Friday, April 22, 2011
More Scones & Lemon Curd & Gardens & Alcoholic Beverages
Being on the computer for any length of time exhausts me, sometimes to the point that I'm too tired to work on perfume or write or study or work in the garden or prepare dinner. So I've been shortening my "work" time on the computer of late and the results have been phenomenal. I'm making real headway with the two fougere parfums I'm creating, the garden is making it in little by little, I'm journaling more, and I'm baking with perfume essences on a regular basis, and dinner is on the table almost every evening between 5:30 and 6:00 pm, even when there isn't anyone here to eat it but me.
I finally finished up with the gourmand baking essences -- well, I've been finished up. These three essences (absolutes/ottos) have been used in my baking for two or three years now. I've just begun making larger batches and bottling them up. They will be formally introduced at the perfume exhibition/scent event in May. Nothing fancy schmancy, just the essences I use most in my baking, like rose otto, jasmine sambac and petitgrain sur fleur neroli. These three essences, plus lavender, make some of the most beautiful smelling (and flavored) shortbread cookies, scones, cakes and ice cream, and flavor enhancement to creams, curds, puddings, and jellies. I still can't wait to make the frankincense ice cream Trygve Harris mentions on her blog "Absolute Trygve". I have a bucket of frankincense resin to experiment with, plus several frankincense essential oils and a frankincense absolute. I have a bartender friend who has been helping me develop a series of cocktails using eo's and absolutes as well. Not a new idea, but one I think I can add my own unique twist to. For example, a few years ago a friend of mine "loaned" me the idea of a lovely perfumed summer cocktail that I served at my son's 21st birthday bash -- a middle-of-summer-pool-party-with-live-band kind of thing. It was made with Hangar 1 Mandarin Blossom Vodka, jasmine green tea and honey. Because I am who I am, I also dropped in a single drop of a 1% dilution of jasmine sambac into each glass I prepared before pouring in the tea. No one could taste the vodka and the "tea" ended up being a big hit at the party. Nobody got dangerously drunk or anything like that -- I hate when that happens -- everyone was mellow, sitting poolside sipping their tea and gossiping. Ever since then, when I see folks who attended the party they'll ask me, "Hey, can I get the recipe for that tea?" Now that California mixologists have the green light to create some of their own bitters, tinctures and tonics for making spectacular one-of-a-kind cocktails, a project like this seems much more viable to me. Have I mentioned before that I've also been talking with a wine maker? More on that later.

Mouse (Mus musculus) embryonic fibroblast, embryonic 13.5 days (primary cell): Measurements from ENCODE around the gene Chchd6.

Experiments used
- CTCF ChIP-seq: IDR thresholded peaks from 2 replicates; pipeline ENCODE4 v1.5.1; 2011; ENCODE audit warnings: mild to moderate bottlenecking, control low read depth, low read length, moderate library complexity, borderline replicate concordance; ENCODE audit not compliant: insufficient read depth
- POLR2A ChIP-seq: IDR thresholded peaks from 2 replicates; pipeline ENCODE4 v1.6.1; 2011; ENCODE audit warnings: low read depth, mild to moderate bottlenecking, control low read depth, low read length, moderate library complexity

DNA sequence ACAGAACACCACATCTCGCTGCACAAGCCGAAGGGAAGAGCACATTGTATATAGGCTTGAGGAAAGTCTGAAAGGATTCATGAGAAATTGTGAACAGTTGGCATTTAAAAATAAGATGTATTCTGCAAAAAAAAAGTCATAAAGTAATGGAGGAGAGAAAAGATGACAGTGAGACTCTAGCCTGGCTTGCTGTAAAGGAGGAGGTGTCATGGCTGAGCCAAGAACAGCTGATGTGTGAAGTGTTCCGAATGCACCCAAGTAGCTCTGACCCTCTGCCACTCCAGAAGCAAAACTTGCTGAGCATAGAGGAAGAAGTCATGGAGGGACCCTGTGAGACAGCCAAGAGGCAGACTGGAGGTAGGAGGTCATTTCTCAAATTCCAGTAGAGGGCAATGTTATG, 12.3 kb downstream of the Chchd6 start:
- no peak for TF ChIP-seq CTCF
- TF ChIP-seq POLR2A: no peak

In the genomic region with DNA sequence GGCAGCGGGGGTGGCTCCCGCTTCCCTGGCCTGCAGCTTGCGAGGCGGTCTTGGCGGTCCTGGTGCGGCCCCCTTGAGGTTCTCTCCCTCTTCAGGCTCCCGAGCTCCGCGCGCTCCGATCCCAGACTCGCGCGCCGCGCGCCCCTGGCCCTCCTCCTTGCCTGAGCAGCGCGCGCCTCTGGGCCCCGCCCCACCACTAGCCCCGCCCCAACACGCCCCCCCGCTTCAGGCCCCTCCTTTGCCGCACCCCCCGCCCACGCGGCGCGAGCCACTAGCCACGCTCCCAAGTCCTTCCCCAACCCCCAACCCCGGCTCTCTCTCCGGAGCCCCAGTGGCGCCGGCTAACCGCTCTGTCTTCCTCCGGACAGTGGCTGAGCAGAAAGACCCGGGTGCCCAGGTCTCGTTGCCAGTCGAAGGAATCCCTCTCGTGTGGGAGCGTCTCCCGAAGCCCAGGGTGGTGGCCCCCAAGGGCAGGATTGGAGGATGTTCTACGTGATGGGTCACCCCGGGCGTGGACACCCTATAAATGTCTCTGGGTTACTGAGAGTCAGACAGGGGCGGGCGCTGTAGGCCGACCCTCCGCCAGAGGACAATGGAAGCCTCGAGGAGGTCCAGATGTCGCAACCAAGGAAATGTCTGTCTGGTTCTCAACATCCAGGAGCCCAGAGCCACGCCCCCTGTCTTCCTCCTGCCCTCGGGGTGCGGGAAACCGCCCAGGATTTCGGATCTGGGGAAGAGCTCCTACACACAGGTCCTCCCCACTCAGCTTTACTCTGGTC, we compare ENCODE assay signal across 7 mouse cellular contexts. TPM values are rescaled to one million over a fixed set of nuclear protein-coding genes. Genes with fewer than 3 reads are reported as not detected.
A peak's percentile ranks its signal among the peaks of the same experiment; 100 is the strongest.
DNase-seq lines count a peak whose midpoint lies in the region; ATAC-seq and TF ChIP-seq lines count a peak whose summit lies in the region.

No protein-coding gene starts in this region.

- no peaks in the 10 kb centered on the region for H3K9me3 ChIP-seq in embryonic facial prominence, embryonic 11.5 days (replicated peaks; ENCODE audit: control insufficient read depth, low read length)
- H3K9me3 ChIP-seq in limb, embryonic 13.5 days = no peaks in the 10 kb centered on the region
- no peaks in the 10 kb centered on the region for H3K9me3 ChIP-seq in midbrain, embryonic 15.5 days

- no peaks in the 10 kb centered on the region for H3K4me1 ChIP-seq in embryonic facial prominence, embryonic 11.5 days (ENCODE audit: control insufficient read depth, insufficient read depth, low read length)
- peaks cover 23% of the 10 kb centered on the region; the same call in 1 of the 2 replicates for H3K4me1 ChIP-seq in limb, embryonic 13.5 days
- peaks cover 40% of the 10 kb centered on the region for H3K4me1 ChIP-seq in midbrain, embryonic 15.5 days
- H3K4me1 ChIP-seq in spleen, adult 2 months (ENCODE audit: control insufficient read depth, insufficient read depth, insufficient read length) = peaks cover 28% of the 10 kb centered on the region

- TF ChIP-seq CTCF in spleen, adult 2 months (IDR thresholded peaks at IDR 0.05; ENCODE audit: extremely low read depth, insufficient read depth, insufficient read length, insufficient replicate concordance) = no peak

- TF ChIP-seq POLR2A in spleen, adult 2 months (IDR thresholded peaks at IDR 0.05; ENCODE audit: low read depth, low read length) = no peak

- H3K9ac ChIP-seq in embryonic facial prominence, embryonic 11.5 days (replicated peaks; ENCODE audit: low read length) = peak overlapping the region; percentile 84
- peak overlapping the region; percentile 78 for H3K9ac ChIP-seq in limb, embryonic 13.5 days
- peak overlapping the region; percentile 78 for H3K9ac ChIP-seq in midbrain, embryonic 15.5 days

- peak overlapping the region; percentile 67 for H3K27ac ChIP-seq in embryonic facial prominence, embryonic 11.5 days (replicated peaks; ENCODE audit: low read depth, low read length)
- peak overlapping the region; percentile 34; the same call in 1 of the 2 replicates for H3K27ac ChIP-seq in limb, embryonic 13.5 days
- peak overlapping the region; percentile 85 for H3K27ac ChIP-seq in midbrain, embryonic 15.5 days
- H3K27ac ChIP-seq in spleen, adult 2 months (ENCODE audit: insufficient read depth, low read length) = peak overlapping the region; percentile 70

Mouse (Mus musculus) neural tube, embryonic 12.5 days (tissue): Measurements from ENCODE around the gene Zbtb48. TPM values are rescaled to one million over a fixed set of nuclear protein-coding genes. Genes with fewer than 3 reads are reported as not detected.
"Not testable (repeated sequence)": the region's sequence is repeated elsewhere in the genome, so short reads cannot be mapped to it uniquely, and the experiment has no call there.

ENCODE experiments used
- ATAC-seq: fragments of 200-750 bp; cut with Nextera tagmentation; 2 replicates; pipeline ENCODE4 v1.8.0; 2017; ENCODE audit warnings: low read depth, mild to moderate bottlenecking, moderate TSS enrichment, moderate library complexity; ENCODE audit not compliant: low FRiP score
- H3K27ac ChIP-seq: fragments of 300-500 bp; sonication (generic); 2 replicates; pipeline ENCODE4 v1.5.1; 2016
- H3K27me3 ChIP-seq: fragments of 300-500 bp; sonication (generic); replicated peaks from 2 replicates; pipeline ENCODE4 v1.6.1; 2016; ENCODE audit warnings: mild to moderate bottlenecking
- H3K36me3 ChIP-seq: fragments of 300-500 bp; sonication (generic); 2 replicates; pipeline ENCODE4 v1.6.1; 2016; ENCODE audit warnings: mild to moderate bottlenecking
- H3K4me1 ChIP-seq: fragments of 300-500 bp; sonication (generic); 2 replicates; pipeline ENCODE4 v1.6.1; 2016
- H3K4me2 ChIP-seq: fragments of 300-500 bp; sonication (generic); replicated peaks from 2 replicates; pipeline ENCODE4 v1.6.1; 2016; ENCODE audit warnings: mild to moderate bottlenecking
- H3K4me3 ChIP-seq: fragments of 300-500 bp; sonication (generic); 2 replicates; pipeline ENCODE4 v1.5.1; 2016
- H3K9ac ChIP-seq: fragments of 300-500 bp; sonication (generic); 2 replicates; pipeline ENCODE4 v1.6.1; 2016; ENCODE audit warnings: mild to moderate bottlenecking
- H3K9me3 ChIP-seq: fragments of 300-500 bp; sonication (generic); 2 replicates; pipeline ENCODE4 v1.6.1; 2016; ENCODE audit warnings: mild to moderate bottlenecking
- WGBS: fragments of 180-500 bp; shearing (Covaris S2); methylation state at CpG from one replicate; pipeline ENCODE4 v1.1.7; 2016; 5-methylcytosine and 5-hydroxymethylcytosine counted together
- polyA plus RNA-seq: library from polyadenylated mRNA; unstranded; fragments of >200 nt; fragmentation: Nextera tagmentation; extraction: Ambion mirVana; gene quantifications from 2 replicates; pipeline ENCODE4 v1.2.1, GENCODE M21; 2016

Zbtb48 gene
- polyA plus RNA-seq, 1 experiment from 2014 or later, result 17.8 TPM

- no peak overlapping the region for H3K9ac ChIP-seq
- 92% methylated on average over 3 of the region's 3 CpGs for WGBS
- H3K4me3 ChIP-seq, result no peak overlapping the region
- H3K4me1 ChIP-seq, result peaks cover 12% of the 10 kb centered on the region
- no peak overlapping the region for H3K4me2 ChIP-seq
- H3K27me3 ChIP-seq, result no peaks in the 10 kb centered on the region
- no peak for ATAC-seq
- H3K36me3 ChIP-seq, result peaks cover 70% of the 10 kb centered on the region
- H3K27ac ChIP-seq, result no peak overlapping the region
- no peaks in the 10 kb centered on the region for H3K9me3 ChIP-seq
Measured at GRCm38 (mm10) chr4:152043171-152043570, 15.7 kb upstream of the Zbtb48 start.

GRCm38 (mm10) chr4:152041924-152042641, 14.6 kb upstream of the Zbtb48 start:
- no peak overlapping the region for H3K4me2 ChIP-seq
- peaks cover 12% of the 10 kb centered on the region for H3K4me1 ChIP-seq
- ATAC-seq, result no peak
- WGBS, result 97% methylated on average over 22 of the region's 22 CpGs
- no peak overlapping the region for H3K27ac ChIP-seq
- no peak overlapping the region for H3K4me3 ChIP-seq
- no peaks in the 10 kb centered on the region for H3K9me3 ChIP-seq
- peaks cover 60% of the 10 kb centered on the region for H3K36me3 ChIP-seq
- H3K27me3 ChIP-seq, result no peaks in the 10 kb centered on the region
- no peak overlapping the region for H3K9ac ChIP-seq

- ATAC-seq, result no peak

So yesterday, after shutting down the computer, I made a larger batch of the fougere base I'm using in the two new fougere "flavored" parfums, then I plucked more jasmine and put them in the zippy zapper, then I went to the garden and pulled up the bulbs and planted strawberries, then I prepped the other vegetable bed, then I washed up and started in the kitchen making jasmine scones (it must have been because I've been smelling jasmine all day long) with regular lemon curd. And once again, the thirty odd scones I made yesterday afternoon are gone. So is the lemon curd. I think everyone here has finally gotten used to the idea that anything edible that I prepare has a very high likelihood of being "parfumed".
Just imagine ~ champaka and osmanthus tea cookies.